La grande surprise de Bibi « le magicien »

NEW YORK – Benyamin Netanyahu a donné tort aux sondages – plutôt deux fois qu’une. Dans les semaines et les jours avant les élections en Israël, la plupart misaient sur sa défaite. Puis, quelques heures après le vote, les sondages des votants laissaient croire à un résultat nez à nez entre son parti du Likoud et l’Union sioniste de centre gauche, dirigé par son principal rival, Yitzhak Herzog, avec une très légère avance pour la coalition de droite. Plusieurs heures après la fin du scrutin, il s’avère que le Likoud était bien le pari qui a remporté la mise, obtenant 30 des 120 sièges que comptent la Knesset, contre 24 sièges à l’Union sioniste.

Netanyahu n’aura donc pas d’obstacle réel pour former un gouvernement composé d’une coalition de la droite. Les petits partis et les listes électorales au centre du spectre politique qui auraient eu la balance du pouvoir advenant la parité des camps ont pratiquement perdu leur pouvoir de négociation.

L’élection était cruciale sur deux plans : les résultats du scrutin reflètent le virage radical de l’électorat à droite et a permis de renforcer la domination politique de Netanyahu. Aussi récemment qu’en 2006, Ehud Olmert avait remporté une élection en Israël sur une plateforme plus modérée, ayant promis de poursuivre la politique de retrait unilatéral d’Ariel Sharon de Gaza et de la Cisjordanie. Pour l’élection 2009, le parti Kadima, dirigé par son successeur, Tzipi Livni, avait obtenu un siège de plus que le Likoud, mais n’a pu former une coalition gouvernementale. Netanyahu y est parvenu et a arraché la victoire dans l’élection de 2013. Et il vient encore de remporter la victoire.

To continue reading, please log in or enter your email address.

Registration is quick and easy and requires only your email address. If you already have an account with us, please log in. Or subscribe now for unlimited access.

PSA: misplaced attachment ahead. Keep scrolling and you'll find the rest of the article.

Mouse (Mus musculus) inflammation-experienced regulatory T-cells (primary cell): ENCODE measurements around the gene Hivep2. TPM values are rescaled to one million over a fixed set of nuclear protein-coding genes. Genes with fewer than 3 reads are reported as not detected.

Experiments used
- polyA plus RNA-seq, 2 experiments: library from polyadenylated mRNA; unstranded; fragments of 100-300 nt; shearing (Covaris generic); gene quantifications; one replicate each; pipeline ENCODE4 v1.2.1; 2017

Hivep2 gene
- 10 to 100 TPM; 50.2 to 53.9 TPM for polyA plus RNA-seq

required

Log in

http://prosyn.org/3QVn3GT/fr;
  1. Sean Gallup/Getty Images

    Angela Merkel’s Endgame?

    The collapse of coalition negotiations has left German Chancellor Angela Merkel facing a stark choice between forming a minority government or calling for a new election. But would a minority government necessarily be as bad as Germans have traditionally thought?

  2. Trump Trade speech Bill Pugliano/Getty Images .

    Preparing for the Trump Trade Wars

    In the first 11 months of his presidency, Donald Trump has failed to back up his words – or tweets – with action on a variety of fronts. But the rest of the world's governments, and particularly those in Asia and Europe, would be mistaken to assume that he won't follow through on his promised "America First" trade agenda.

  3. A GrabBike rider uses his mobile phone Bay Ismoyo/Getty Images

    The Platform Economy

    While developed countries in Europe, North America, and Asia are rapidly aging, emerging economies are predominantly youthful. Nigerian, Indonesian, and Vietnamese young people will shape global work trends at an increasingly rapid pace, bringing to bear their experience in dynamic informal markets on a tech-enabled gig economy.

  4. Trump Mario Tama/Getty Images

    Profiles in Discouragement

    One day, the United States will turn the page on Donald Trump. But, as Americans prepare to observe their Thanksgiving holiday, they should reflect that their country's culture and global standing will never recover fully from the wounds that his presidency is inflicting on them.

  5. Mugabe kisses Grace JEKESAI NJIKIZANA/AFP/Getty Images

    How Women Shape Coups

    In Zimbabwe, as in all coups, much behind-the-scenes plotting continues to take place in the aftermath of the military's overthrow of President Robert Mugabe. But who the eventual winners and losers are may depend, among other things, on the gender of the plotters.

  6. Oil barrels Ahmad Al-Rubaye/Getty Images

    The Abnormality of Oil

    At the 2017 Abu Dhabi Petroleum Exhibition and Conference, the consensus among industry executives was that oil prices will still be around $60 per barrel in November 2018. But there is evidence to suggest that the uptick in global growth and developments in Saudi Arabia will push the price as high as $80 in the meantime.

  7. Israeli soldier Menahem Kahana/Getty Images

    The Saudi Prince’s Dangerous War Games

    Saudi Arabia’s Crown Prince Mohammed bin Salman is working hard to consolidate power and establish his country as the Middle East’s only hegemon. But his efforts – which include an attempt to trigger a war between Israel and Hezbollah in Lebanon – increasingly look like the work of an immature gambler.